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Keep your Credit in Check: Staying Active

Credit history

You probably have not thought about the credit card located in your drawer or at the back of your wallet- the one that was recently paid off and has been abandoned for some time. Although you most likely haven’t been using this card, probably due to the lender or creditors’ policies, your account may be considered “inactive” and eventually be closed.

Keep in mind that it is vital to show that you cater to your financial commitments responsibly when it comes to credit. A part of that is by showing your lenders or creditors that you can handle your card responsibly by paying them on time, every time, and regularly.

If you haven’t been using the credit card, do you think the cancellation will impact you? Your answer to this depends on various factors. We are going to explain some of the few things you should know about account inactivity.

How long will my account be considered inactive before it is closed?

The above question depends solely on the company. An account may be rendered inactive if there aren’t any new purchases on the card over a while. If possible, it is ideal to speak with the credit card company with whom you have an account. This will help you learn more about the policies on account of inactivity.

Will I get a notification before my account is closed?

Not mandatory. Credit card companies are not mandated to issue you any notice that they are closing your account. Although the Credit Card Act of 2009 stipulates that lenders and creditors are expected to provide customers with a 45 days’ notice, informing them of the significant changes being added to their account, this doesn’t apply to card cancellation notification due to inactivity.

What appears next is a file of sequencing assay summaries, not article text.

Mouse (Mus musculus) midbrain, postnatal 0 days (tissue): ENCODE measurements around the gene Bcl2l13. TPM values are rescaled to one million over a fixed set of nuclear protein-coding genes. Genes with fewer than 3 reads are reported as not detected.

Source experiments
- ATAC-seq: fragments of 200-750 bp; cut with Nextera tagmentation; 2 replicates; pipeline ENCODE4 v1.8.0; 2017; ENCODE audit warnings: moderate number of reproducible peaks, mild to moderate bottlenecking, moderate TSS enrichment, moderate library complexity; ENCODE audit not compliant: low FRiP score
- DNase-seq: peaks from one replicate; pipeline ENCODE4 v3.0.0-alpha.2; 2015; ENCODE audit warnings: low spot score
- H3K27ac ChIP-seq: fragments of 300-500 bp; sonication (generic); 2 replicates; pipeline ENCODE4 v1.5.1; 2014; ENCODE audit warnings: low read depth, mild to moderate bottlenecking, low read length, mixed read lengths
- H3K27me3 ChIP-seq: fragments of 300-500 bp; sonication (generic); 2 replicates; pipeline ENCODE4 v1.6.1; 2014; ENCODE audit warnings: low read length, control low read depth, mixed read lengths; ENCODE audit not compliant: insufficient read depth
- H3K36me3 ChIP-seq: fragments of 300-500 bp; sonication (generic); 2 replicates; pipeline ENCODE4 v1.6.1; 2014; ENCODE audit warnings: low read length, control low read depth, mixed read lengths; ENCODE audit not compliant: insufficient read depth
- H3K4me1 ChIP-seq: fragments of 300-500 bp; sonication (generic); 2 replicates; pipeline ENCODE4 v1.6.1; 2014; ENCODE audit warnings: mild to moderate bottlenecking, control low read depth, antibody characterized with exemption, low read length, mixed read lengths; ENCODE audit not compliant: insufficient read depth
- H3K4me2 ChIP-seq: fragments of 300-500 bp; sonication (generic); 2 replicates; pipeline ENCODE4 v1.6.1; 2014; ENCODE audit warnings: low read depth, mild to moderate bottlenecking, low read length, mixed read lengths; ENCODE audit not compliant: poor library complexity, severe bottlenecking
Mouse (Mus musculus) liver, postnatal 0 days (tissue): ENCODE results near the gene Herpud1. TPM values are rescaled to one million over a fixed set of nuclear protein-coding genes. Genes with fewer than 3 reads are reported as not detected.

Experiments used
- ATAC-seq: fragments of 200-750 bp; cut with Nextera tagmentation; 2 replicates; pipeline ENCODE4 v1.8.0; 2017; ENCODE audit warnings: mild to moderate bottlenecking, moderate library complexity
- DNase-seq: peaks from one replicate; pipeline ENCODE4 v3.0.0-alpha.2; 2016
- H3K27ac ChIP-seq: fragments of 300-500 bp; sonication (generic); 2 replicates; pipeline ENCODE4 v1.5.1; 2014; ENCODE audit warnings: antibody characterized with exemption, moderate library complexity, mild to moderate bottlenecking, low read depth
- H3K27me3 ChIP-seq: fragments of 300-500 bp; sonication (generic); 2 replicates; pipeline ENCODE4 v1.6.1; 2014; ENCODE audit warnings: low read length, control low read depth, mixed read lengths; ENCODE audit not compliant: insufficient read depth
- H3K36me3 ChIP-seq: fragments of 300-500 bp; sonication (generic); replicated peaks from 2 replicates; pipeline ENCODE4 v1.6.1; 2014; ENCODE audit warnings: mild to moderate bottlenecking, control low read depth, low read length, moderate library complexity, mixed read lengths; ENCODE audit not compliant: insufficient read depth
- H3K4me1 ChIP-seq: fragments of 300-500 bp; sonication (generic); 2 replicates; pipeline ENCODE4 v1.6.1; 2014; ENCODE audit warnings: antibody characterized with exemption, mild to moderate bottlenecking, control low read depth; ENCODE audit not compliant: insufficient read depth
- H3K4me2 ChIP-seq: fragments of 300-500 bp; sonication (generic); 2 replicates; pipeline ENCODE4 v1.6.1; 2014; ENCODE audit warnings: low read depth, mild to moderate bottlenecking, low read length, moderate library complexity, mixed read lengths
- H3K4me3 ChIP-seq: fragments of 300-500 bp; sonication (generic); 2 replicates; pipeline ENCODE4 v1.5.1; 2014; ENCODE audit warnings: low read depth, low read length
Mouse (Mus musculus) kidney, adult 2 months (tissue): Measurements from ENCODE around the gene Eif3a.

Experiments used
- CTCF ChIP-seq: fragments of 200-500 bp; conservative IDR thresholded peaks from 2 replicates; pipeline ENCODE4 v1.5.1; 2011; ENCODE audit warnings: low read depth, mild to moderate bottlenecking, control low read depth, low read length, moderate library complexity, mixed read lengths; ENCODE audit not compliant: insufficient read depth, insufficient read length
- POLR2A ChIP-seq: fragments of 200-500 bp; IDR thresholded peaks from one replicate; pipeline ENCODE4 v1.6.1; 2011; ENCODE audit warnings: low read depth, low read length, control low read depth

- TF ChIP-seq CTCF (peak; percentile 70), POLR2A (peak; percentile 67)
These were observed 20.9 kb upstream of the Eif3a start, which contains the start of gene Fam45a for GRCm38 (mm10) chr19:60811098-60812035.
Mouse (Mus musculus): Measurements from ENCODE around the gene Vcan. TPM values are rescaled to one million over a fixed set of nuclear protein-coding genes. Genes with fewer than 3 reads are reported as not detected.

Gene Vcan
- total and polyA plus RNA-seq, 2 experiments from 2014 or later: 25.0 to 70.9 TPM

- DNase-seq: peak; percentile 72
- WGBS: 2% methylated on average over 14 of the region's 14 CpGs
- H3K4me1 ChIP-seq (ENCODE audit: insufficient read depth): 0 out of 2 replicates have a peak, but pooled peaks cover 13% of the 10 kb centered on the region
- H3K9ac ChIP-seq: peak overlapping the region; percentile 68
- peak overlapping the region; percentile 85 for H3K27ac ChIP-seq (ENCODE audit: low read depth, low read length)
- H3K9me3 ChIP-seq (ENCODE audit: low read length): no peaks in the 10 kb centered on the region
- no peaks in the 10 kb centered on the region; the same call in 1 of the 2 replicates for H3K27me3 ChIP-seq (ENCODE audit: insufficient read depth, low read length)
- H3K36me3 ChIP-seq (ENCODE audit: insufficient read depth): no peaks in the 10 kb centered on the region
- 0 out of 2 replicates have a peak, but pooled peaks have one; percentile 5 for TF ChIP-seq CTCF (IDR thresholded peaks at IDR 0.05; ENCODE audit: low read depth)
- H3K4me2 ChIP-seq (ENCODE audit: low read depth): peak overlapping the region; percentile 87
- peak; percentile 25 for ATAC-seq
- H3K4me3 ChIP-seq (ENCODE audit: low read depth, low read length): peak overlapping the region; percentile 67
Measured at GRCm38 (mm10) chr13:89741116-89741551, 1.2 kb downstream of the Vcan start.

Can this have any impact on my credit history?

Any cancellation on your credit card may affect you in the following ways:

  1. The cancellation on your card may adversely affect your debt to credit utilization ratio. This is the amount of credit used daily compared to the credit allocated to you. Lenders and creditors are interested in seeing a lower ratio of how much debt you have and not how much credit you have.\
  2. In addition, lenders and creditors are keen to see how reasonable and responsible you are handling different credit types. This may include credits cards and installment loans, to name a few. Having a single credit card that is closed may also affect the credit type, negatively affecting your credit scores.

Once your credit card is closed due to inactivity, you may lose accumulated rewards and card benefits. When you have a credit card, ensure you understand the company’s policy regarding benefits and rewards if an account is closed.

How can I avoid having credit cards canceled for inactivity?

An individual can avoid inactivity cancellation by using the credit frequently. An easy procedure to adopt is to put some of your reoccurring bills and charges you expect every month on the credit card. This may include your utility or phone bills. You can also make small charges on your credit card every 3 to 4 months and offset the total balance when you receive a statement. By doing this, you will keep your credit card active and open and your balance wholly paid.

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